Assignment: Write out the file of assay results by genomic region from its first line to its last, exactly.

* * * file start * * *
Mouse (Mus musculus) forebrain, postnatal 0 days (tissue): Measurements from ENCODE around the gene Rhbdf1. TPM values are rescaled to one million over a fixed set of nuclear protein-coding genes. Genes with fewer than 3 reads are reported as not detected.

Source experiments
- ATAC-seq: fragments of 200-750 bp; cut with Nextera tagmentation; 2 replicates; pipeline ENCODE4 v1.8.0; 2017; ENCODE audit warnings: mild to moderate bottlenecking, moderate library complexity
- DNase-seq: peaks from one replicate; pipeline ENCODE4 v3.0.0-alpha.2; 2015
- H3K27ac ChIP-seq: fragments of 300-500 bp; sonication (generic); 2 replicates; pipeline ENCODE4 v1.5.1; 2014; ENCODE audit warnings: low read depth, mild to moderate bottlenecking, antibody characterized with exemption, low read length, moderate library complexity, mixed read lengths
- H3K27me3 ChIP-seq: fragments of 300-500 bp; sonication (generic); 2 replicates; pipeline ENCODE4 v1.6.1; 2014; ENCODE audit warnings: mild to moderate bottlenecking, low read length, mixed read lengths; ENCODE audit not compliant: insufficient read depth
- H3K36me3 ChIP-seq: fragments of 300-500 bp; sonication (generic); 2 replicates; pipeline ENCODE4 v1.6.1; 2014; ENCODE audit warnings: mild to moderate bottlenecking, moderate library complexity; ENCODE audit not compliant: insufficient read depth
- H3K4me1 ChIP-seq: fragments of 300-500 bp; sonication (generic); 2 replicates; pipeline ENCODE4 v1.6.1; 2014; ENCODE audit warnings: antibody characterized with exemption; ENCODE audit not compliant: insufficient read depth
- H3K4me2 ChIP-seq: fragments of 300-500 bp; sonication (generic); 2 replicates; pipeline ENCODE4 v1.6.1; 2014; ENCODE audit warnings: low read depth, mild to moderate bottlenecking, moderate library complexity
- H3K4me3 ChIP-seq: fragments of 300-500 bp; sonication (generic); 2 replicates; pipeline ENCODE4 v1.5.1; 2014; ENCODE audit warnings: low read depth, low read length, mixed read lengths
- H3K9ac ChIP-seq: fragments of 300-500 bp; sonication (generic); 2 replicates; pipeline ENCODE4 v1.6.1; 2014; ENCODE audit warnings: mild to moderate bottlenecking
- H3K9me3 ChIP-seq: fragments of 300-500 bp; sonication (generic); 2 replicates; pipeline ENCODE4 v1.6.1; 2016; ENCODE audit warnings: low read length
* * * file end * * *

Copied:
Mouse (Mus musculus) forebrain, postnatal 0 days (tissue): Measurements from ENCODE around the gene Rhbdf1. TPM values are rescaled to one million over a fixed set of nuclear protein-coding genes. Genes with fewer than 3 reads are reported as not detected.

Source experiments
- ATAC-seq: fragments of 200-750 bp; cut with Nextera tagmentation; 2 replicates; pipeline ENCODE4 v1.8.0; 2017; ENCODE audit warnings: mild to moderate bottlenecking, moderate library complexity
- DNase-seq: peaks from one replicate; pipeline ENCODE4 v3.0.0-alpha.2; 2015
- H3K27ac ChIP-seq: fragments of 300-500 bp; sonication (generic); 2 replicates; pipeline ENCODE4 v1.5.1; 2014; ENCODE audit warnings: low read depth, mild to moderate bottlenecking, antibody characterized with exemption, low read length, moderate library complexity, mixed read lengths
- H3K27me3 ChIP-seq: fragments of 300-500 bp; sonication (generic); 2 replicates; pipeline ENCODE4 v1.6.1; 2014; ENCODE audit warnings: mild to moderate bottlenecking, low read length, mixed read lengths; ENCODE audit not compliant: insufficient read depth
- H3K36me3 ChIP-seq: fragments of 300-500 bp; sonication (generic); 2 replicates; pipeline ENCODE4 v1.6.1; 2014; ENCODE audit warnings: mild to moderate bottlenecking, moderate library complexity; ENCODE audit not compliant: insufficient read depth
- H3K4me1 ChIP-seq: fragments of 300-500 bp; sonication (generic); 2 replicates; pipeline ENCODE4 v1.6.1; 2014; ENCODE audit warnings: antibody characterized with exemption; ENCODE audit not compliant: insufficient read depth
- H3K4me2 ChIP-seq: fragments of 300-500 bp; sonication (generic); 2 replicates; pipeline ENCODE4 v1.6.1; 2014; ENCODE audit warnings: low read depth, mild to moderate bottlenecking, moderate library complexity
- H3K4me3 ChIP-seq: fragments of 300-500 bp; sonication (generic); 2 replicates; pipeline ENCODE4 v1.5.1; 2014; ENCODE audit warnings: low read depth, low read length, mixed read lengths
- H3K9ac ChIP-seq: fragments of 300-500 bp; sonication (generic); 2 replicates; pipeline ENCODE4 v1.6.1; 2014; ENCODE audit warnings: mild to moderate bottlenecking
- H3K9me3 ChIP-seq: fragments of 300-500 bp; sonication (generic); 2 replicates; pipeline ENCODE4 v1.6.1; 2016; ENCODE audit warnings: low read length